Also, I take great pleasure in informing you that this novella is the first book that I have started (7/2) and finished (15/2) in 2017. As I have stated in my article, The Stranger, 2016 was not a productive year for me when it came to both reading and writing.
I am currently reading two non-fiction books, The Prince and Meditations.
Both of them require a good amount of brain juice and are not suited for just picking up and reading. For this reason, I started A Christmas Carol. I read it on my tablet through Google Play for free. This is a public domain book and you can easily find it for free, like on Gutenberg.

“They are Man’s,” said the Spirit, looking down upon them. “And they cling to me, appealing from their fathers. This boy is Ignorance. This girl is Want. Beware of them both, and all of their degree, but most of all beware this boy, for on his brow I see that written which is Doom, unless the writing be erased. Deny it!” cried the Spirit, stretching out its hand toward the City. “Slander those who tell it ye! Admit it for your factious purposes, and make it worse! And bide the end!”

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The Stranger

“I may not have been sure about what really did interest me, but I was absolutely sure about what didn’t.”

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This is an apt quote to give you a glimpse of the kind of book this is.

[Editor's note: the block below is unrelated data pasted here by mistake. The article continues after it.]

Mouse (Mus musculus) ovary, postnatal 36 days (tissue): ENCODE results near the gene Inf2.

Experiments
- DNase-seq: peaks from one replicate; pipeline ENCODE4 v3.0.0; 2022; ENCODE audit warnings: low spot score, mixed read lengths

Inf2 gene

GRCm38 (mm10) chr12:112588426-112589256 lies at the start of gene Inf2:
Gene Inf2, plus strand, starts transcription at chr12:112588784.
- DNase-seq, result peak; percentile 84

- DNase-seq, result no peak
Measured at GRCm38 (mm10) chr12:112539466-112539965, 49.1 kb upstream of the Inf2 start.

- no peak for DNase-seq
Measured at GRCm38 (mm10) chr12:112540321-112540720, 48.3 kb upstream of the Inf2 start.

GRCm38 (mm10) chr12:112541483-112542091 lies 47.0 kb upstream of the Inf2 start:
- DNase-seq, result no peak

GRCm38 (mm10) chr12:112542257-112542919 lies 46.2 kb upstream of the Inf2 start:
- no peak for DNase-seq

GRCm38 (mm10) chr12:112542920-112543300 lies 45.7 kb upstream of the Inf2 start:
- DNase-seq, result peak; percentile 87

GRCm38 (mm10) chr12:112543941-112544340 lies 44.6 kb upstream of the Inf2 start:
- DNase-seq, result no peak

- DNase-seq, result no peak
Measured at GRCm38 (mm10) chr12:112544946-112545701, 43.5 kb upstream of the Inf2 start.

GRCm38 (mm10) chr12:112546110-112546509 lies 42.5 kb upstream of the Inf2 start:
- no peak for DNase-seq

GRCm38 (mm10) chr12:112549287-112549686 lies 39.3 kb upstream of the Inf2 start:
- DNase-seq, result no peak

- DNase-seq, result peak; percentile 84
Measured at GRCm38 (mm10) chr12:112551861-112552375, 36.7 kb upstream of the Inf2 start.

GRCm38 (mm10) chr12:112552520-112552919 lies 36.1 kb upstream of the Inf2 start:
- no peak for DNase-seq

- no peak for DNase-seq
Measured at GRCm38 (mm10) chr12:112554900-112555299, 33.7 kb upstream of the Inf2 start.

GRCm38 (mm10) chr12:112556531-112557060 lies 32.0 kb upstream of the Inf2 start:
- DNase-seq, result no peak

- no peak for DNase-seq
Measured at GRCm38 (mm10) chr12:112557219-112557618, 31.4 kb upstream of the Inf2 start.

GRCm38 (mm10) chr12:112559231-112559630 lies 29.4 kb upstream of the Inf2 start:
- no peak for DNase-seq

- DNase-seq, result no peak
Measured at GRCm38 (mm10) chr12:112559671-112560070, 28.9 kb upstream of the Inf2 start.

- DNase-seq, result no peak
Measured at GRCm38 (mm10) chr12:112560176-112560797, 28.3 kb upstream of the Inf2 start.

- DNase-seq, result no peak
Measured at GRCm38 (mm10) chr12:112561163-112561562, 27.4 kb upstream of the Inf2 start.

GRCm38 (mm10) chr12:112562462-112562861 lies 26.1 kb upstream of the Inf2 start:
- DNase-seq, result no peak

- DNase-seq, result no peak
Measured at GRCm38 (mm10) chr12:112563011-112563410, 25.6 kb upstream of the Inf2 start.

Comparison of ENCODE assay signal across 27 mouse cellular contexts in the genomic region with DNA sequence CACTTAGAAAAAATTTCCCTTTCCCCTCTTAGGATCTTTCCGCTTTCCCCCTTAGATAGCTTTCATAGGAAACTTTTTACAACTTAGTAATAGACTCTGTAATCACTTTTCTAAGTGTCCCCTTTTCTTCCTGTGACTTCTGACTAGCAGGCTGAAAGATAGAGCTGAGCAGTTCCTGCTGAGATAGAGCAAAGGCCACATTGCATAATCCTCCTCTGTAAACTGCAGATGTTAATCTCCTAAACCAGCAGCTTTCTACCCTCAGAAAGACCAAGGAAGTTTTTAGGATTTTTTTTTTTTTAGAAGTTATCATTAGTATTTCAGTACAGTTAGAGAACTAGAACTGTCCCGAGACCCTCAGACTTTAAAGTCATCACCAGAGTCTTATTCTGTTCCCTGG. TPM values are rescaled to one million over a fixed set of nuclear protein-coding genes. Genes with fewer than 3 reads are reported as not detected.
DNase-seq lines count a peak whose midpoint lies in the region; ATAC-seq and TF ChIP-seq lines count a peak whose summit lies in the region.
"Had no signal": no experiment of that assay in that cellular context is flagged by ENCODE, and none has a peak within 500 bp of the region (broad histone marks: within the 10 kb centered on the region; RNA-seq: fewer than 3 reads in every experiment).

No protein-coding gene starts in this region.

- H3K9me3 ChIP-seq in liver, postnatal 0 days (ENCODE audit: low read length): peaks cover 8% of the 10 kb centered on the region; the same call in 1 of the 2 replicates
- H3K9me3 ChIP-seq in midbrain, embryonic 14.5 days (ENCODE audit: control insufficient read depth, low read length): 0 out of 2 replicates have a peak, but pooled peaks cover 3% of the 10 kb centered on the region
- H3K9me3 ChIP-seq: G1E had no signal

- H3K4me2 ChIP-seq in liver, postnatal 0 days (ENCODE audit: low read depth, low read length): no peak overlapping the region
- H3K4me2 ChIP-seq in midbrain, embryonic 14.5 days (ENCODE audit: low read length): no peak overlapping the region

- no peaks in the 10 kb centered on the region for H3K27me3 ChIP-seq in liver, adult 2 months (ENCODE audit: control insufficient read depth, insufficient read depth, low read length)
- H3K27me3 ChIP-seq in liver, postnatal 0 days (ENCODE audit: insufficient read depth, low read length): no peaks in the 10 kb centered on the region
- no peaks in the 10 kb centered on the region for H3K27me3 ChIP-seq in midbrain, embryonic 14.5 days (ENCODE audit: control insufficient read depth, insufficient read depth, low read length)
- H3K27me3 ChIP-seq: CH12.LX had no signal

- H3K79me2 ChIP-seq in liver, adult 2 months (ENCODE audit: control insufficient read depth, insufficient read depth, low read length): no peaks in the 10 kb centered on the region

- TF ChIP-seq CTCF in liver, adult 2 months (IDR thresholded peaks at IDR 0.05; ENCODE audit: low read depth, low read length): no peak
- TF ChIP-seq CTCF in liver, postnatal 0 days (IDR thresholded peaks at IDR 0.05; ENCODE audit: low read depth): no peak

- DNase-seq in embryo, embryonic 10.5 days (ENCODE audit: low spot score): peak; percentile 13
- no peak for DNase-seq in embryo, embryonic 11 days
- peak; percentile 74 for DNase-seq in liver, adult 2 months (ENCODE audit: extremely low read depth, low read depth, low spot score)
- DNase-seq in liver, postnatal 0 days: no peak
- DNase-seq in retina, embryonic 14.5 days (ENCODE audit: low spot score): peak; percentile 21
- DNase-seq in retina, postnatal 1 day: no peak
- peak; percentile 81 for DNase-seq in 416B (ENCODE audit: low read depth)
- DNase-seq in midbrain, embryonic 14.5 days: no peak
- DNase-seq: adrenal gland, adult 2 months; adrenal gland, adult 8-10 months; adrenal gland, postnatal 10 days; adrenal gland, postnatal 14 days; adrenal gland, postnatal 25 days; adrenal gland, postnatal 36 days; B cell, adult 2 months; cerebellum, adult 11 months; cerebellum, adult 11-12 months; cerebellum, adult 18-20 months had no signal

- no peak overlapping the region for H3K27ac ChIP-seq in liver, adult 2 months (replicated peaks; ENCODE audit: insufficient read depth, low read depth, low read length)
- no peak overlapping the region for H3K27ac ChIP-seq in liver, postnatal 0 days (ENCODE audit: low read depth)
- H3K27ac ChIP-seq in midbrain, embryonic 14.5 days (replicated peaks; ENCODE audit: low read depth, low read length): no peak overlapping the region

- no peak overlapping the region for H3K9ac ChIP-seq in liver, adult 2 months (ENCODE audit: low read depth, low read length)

The Stranger is the story of a man, Meursalt (which will be called M in the following article) . To be honest though I have recently (by which I mean 24,  August 2016, Yeah,  2016 was not much of a productive year when it came to reading and writing) finished this book I had to google the name of the main character, not that the character or the story was not interesting, it is a fascinating book and a short read. It’s just that the other characters in M’s life are so interesting, and his life’s philosophy is so absorbing.

I had only a little time left and I didn’t want to waste it on God.

The story develops slowly,  if you venture to read it I recommend that you keep patience and give it some time to open itself to you.

Mother died today. Or maybe yesterday; I can’t be sure.

Story begins with M visiting the countryside where his mother who has recently passed away who lived in what you may consider an old age home. The way he carries himself in the situation is very unconventional and bewildering to say the least.

The following stays true for most of what you will read in this book, his moral compass seems to be skewed but that’s just the way he thinks.

“I didn’t like having to explain to them, so I just shut up, smoked a cigarette, and looked at the sea.”

From the wiki on Absurdism –
“The absurdist philosopher Albert Camus stated that individuals should embrace the absurd condition of human existence while also defiantly continuing to explore and search for meaning. Absurdism shares some concepts, and a common theoretical template, with existentialism and nihilism.

Then there are the other characters of whom I will not give any further information. It’s a great book, a short read full of a particular kind of philosophy expressed in a fascinating way, something that I didn’t agree to on many levels but still I would recommend it to anyone who likes to read quality material and thoughts that even are, Absurd.

Algyojha